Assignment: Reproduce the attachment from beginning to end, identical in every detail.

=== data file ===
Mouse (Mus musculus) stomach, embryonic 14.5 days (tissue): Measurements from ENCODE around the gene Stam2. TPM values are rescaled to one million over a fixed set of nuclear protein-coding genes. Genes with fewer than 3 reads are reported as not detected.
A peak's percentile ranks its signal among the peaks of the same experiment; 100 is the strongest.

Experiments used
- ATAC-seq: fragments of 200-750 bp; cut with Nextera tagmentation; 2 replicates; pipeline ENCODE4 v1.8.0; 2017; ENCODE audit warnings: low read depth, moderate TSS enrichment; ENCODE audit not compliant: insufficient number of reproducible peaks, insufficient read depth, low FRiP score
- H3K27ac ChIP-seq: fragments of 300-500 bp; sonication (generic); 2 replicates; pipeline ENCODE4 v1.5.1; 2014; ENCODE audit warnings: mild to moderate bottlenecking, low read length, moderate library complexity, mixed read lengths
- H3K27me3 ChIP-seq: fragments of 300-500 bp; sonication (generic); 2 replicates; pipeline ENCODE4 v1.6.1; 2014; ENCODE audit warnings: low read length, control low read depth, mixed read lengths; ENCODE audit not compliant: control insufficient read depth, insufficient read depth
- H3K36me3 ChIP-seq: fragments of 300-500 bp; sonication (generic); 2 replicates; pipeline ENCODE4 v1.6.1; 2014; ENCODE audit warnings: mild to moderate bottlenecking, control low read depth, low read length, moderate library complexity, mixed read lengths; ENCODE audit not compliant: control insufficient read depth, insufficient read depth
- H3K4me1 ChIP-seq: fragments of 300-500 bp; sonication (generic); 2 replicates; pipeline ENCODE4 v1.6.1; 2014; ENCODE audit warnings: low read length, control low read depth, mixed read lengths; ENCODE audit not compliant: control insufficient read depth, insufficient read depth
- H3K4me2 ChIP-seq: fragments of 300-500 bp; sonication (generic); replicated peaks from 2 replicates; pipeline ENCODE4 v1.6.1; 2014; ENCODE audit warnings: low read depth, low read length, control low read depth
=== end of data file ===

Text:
Mouse (Mus musculus) stomach, embryonic 14.5 days (tissue): Measurements from ENCODE around the gene Stam2. TPM values are rescaled to one million over a fixed set of nuclear protein-coding genes. Genes with fewer than 3 reads are reported as not detected.
A peak's percentile ranks its signal among the peaks of the same experiment; 100 is the strongest.

Experiments used
- ATAC-seq: fragments of 200-750 bp; cut with Nextera tagmentation; 2 replicates; pipeline ENCODE4 v1.8.0; 2017; ENCODE audit warnings: low read depth, moderate TSS enrichment; ENCODE audit not compliant: insufficient number of reproducible peaks, insufficient read depth, low FRiP score
- H3K27ac ChIP-seq: fragments of 300-500 bp; sonication (generic); 2 replicates; pipeline ENCODE4 v1.5.1; 2014; ENCODE audit warnings: mild to moderate bottlenecking, low read length, moderate library complexity, mixed read lengths
- H3K27me3 ChIP-seq: fragments of 300-500 bp; sonication (generic); 2 replicates; pipeline ENCODE4 v1.6.1; 2014; ENCODE audit warnings: low read length, control low read depth, mixed read lengths; ENCODE audit not compliant: control insufficient read depth, insufficient read depth
- H3K36me3 ChIP-seq: fragments of 300-500 bp; sonication (generic); 2 replicates; pipeline ENCODE4 v1.6.1; 2014; ENCODE audit warnings: mild to moderate bottlenecking, control low read depth, low read length, moderate library complexity, mixed read lengths; ENCODE audit not compliant: control insufficient read depth, insufficient read depth
- H3K4me1 ChIP-seq: fragments of 300-500 bp; sonication (generic); 2 replicates; pipeline ENCODE4 v1.6.1; 2014; ENCODE audit warnings: low read length, control low read depth, mixed read lengths; ENCODE audit not compliant: control insufficient read depth, insufficient read depth
- H3K4me2 ChIP-seq: fragments of 300-500 bp; sonication (generic); replicated peaks from 2 replicates; pipeline ENCODE4 v1.6.1; 2014; ENCODE audit warnings: low read depth, low read length, control low read depth